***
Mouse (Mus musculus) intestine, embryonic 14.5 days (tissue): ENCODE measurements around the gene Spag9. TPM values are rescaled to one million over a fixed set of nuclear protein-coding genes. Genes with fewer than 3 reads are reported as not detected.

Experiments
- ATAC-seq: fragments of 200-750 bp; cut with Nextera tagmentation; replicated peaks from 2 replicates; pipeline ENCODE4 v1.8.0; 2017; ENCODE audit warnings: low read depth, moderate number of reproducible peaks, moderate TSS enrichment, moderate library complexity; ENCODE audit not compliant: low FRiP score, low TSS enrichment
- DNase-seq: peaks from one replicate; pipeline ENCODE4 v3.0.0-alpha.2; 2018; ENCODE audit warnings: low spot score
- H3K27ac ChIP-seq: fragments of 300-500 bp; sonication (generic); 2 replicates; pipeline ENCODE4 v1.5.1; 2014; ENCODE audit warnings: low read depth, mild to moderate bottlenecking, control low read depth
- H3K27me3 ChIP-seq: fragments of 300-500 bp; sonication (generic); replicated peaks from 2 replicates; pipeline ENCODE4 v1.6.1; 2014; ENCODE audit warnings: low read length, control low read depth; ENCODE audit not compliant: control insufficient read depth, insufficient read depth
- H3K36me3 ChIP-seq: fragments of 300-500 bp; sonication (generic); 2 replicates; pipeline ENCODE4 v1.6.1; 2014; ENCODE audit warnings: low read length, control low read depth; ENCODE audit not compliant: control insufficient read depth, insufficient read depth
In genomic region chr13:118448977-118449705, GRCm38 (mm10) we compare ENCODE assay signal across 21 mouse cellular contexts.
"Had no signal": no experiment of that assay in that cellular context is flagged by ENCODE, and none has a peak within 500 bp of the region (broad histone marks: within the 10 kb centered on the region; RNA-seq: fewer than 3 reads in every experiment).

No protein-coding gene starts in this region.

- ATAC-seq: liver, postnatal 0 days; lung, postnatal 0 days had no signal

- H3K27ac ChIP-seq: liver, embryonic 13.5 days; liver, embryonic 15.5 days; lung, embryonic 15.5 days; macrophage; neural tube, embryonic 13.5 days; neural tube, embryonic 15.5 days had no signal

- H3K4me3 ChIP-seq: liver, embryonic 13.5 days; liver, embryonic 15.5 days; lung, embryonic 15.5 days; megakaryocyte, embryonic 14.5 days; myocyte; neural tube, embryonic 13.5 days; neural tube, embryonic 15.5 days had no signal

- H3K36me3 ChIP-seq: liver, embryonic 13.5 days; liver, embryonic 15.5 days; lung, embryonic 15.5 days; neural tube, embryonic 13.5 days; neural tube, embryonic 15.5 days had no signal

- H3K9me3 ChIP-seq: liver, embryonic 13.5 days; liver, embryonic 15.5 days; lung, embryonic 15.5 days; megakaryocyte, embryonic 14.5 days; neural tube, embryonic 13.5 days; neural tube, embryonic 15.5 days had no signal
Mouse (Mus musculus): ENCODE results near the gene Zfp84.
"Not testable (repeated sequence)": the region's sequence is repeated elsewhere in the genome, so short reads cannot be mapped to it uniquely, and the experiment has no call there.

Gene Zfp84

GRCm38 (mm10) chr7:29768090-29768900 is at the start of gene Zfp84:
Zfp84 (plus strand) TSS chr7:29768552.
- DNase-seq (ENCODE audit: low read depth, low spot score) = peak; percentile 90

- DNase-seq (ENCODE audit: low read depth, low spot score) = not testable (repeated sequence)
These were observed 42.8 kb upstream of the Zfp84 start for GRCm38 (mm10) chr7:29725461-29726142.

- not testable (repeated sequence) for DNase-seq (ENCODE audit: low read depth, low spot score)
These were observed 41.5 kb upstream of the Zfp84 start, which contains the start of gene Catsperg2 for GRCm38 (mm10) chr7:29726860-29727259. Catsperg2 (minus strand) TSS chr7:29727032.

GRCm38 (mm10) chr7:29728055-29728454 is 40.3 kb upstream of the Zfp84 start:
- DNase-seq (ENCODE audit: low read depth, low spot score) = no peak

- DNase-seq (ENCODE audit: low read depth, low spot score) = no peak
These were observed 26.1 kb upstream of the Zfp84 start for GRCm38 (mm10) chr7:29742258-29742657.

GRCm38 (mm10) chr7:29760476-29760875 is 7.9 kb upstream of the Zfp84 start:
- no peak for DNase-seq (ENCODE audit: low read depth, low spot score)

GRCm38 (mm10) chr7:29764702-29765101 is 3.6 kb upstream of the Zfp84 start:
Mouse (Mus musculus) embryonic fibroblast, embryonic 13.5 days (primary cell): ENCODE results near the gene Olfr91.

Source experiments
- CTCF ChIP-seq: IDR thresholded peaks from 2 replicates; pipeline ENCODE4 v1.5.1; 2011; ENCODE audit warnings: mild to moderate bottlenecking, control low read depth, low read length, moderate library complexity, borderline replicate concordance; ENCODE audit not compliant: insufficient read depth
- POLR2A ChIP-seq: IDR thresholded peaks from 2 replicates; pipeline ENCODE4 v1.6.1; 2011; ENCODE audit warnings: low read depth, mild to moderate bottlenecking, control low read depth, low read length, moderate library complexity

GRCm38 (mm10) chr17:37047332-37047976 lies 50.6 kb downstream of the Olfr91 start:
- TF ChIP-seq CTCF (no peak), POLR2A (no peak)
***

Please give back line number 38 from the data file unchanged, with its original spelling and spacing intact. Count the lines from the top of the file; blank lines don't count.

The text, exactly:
- TF ChIP-seq CTCF (no peak), POLR2A (no peak)